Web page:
It's no surprise that the tobacco industry is choking on President Obama’s budget proposal, part of which would raise the federal cigarette tax by 94 cents a pack to help pay for preschool education. The federal tax on a pack of cigarettes would increase from $1.01 to $1.95.
It’s a good idea that would not only raise revenue for needed programs, but also save money on the nation’s health care costs. Ohio should also consider raising its $1.25-a-pack tax.
Among the zingers by company representatives is the claim that it’s unfair to aim higher taxes at smokers because they generally have lower incomes than nonsmokers.
If only Big Tobacco were as sensitive to their customers in regard to tobacco-related diseases. The lower median household income of an adult smoker, $27,000 in 2011, is also far less able to cope with the medical bills caused by cigarettes than the $45,761 median income of nonsmokers.
Smoking is the nation’s single most preventable cause of death, disease, and disability. In Ohio, tobacco kills an estimated 18,500 people a year and costs the state more than $4 billion in health-care costs.
Raising taxes on smokes would decrease the use of tobacco, especially among young people. In Ohio, nearly 17,000 teens, who would be especially sensitive to a price increase, start smoking each year.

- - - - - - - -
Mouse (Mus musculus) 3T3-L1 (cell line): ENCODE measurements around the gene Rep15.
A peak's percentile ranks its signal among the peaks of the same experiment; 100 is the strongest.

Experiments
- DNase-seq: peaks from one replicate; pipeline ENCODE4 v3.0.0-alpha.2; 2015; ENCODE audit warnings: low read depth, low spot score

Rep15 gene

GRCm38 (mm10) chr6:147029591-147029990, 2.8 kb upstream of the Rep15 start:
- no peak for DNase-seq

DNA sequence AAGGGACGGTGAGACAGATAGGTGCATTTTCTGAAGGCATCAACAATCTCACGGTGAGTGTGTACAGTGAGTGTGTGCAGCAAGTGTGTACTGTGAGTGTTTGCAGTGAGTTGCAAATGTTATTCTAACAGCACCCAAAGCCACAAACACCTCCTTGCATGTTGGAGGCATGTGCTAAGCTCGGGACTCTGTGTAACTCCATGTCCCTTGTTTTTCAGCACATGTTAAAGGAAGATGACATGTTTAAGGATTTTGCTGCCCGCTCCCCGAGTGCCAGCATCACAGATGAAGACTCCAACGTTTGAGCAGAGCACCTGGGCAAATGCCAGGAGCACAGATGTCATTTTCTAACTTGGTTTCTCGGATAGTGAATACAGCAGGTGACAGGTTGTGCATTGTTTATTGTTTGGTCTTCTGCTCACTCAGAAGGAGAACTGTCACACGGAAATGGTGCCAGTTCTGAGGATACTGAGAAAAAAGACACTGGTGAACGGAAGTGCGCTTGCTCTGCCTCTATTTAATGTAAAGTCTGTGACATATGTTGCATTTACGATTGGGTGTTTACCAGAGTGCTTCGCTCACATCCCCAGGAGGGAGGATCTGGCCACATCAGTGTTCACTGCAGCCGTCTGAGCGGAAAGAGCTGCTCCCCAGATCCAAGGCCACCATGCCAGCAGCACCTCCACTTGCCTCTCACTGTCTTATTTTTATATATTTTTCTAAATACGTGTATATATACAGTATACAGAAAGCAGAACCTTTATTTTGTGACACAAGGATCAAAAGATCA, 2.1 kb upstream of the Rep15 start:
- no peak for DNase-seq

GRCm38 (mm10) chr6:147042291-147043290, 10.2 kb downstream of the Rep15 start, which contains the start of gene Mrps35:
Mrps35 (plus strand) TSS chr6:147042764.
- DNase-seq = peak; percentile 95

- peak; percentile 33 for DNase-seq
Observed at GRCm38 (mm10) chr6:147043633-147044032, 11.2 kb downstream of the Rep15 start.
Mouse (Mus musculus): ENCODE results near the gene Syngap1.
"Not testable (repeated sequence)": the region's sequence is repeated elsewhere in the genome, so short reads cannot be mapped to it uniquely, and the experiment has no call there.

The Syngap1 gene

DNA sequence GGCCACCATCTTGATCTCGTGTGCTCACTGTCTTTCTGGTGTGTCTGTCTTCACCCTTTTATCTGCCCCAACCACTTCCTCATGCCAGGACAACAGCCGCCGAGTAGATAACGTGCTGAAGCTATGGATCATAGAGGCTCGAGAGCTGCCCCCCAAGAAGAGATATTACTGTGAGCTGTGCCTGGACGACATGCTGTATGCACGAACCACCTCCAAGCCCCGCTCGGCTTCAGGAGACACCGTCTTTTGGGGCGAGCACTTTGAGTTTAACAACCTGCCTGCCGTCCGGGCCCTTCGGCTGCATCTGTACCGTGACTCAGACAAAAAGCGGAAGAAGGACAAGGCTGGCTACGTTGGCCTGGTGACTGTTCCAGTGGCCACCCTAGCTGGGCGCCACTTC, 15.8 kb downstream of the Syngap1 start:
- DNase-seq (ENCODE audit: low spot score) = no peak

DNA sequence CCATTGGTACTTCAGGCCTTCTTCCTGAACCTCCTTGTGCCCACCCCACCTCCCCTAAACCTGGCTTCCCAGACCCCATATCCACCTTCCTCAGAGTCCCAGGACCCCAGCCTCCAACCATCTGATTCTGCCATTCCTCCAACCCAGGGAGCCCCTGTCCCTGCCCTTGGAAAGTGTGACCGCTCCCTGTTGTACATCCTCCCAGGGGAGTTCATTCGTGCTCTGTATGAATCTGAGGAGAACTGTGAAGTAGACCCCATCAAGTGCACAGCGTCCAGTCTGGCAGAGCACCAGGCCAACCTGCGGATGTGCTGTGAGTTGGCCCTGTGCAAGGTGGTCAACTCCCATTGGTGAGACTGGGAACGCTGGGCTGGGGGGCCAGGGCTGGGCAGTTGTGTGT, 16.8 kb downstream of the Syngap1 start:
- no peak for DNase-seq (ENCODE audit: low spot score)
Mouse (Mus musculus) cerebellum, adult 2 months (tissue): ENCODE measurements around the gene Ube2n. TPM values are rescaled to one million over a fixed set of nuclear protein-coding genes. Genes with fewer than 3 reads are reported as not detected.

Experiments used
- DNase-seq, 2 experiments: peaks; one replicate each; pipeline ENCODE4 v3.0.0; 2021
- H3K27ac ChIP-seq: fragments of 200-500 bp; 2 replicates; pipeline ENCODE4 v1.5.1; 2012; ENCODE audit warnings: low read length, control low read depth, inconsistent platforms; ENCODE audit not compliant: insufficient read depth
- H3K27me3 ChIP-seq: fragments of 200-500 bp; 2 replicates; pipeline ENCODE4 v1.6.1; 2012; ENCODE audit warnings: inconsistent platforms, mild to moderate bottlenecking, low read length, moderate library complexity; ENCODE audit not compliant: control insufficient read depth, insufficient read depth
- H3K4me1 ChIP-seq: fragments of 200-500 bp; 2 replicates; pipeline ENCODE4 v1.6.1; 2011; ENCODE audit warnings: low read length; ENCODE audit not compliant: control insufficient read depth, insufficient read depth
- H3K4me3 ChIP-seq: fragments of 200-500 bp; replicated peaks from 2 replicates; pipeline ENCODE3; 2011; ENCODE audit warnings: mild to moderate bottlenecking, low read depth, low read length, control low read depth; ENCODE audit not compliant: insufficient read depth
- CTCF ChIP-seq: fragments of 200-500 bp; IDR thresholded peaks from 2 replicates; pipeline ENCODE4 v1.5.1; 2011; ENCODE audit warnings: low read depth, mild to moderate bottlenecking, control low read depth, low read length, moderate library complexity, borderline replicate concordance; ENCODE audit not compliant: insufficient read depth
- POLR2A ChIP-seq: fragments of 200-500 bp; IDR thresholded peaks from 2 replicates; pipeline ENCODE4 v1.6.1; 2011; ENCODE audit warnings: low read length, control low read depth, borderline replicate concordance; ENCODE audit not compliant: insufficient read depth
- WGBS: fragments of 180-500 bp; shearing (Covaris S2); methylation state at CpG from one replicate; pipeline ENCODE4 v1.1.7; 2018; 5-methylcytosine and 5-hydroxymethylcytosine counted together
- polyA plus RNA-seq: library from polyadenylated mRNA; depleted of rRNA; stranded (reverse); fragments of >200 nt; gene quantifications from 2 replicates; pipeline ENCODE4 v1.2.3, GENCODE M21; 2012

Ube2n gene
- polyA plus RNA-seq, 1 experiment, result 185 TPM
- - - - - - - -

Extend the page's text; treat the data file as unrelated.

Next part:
Among states, Ohio is about in the middle of the pack on cigarette taxes. New York has the highest state cigarette tax at $4.35. In New York City, smokers pay nearly $12 per pack.
Since 2002, states have increased their cigarette tax rates more than 100 times. Even so, an estimated 46 million adults in the United States smoke.
The bipartisan Congressional Budget Office says that a 50-cent tax increase would push 1.4 million adult smokers to give up cigarettes by 2021. The Campaign for Tobacco-Free Kids estimates that the 94-cent increase would keep 1.7 million children from becoming cigarette addicts.
Even apart from enrolling more children into all-important preschool, this proposed tax comes with benefits. The President and Congress should try to get it on the books, regardless of how the rest of the budget develops. Ohio legislators should consider it too.
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